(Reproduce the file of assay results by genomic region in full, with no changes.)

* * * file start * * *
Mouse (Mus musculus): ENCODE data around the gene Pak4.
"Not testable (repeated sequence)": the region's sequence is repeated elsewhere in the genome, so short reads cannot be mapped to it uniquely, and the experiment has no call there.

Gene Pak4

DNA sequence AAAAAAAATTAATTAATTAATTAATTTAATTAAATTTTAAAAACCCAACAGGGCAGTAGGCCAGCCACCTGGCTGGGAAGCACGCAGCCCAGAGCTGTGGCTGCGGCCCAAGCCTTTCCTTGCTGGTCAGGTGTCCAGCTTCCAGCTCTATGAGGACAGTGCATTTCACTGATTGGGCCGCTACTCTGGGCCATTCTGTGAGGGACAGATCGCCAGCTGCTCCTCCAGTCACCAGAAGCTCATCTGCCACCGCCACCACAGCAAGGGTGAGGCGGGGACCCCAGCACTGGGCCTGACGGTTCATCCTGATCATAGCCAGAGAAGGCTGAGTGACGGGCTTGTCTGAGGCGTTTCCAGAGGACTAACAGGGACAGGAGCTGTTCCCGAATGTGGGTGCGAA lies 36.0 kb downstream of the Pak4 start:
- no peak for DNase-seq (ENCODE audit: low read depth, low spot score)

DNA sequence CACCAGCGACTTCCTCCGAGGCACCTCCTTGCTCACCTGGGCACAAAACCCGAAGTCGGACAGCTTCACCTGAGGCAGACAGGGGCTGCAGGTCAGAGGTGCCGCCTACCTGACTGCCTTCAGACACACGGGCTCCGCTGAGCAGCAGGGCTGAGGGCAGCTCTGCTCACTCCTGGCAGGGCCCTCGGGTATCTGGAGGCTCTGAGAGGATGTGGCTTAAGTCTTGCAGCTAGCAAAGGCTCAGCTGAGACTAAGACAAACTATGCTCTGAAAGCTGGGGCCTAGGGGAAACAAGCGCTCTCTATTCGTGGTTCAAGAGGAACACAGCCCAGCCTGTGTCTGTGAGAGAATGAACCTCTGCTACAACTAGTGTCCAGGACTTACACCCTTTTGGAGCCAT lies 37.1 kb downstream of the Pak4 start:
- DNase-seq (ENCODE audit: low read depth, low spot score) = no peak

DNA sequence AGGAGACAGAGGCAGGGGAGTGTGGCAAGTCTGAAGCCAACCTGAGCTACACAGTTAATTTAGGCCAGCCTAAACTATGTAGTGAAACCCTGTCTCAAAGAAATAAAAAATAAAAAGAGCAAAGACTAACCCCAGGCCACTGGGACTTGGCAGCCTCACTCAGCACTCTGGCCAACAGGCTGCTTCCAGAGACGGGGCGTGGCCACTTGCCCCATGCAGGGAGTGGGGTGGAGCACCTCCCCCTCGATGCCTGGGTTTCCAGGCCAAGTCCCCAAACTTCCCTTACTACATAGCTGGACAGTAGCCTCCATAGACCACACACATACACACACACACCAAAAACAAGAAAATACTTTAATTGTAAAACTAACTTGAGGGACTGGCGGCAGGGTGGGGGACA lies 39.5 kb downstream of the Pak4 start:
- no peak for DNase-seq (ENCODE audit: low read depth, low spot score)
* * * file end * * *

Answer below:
Mouse (Mus musculus): ENCODE data around the gene Pak4.
"Not testable (repeated sequence)": the region's sequence is repeated elsewhere in the genome, so short reads cannot be mapped to it uniquely, and the experiment has no call there.

Gene Pak4

DNA sequence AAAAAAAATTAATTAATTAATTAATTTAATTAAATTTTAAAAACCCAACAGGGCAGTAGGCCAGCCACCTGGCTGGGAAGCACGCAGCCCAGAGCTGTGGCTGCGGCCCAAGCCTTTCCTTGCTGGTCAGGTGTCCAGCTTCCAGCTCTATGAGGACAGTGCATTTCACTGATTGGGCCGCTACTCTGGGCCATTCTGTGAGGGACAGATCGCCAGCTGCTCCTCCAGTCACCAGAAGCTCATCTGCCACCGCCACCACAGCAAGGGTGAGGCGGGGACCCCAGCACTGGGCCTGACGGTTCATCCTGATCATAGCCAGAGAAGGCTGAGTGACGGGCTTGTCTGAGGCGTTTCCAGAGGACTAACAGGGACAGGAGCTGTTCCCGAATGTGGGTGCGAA lies 36.0 kb downstream of the Pak4 start:
- no peak for DNase-seq (ENCODE audit: low read depth, low spot score)

DNA sequence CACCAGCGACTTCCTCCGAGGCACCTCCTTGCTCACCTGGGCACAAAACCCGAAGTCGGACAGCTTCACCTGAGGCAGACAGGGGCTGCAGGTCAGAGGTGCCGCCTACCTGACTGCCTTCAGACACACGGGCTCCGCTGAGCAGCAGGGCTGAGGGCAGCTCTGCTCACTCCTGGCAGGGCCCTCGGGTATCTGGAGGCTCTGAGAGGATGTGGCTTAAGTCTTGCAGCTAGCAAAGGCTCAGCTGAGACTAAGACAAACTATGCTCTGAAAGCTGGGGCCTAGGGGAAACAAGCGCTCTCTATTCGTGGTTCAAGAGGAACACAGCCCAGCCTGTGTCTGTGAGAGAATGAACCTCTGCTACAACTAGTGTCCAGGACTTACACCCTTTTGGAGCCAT lies 37.1 kb downstream of the Pak4 start:
- DNase-seq (ENCODE audit: low read depth, low spot score) = no peak

DNA sequence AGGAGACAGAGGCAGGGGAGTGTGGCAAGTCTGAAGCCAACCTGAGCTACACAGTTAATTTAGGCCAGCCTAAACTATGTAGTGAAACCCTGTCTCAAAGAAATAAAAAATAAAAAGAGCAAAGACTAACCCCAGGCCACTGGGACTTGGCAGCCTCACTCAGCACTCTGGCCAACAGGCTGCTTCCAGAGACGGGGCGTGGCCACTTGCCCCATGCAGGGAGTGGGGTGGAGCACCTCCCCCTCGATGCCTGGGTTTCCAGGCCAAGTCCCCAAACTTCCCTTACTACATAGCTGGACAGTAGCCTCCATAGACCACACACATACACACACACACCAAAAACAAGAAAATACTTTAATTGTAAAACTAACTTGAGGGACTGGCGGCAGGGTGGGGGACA lies 39.5 kb downstream of the Pak4 start:
- no peak for DNase-seq (ENCODE audit: low read depth, low spot score)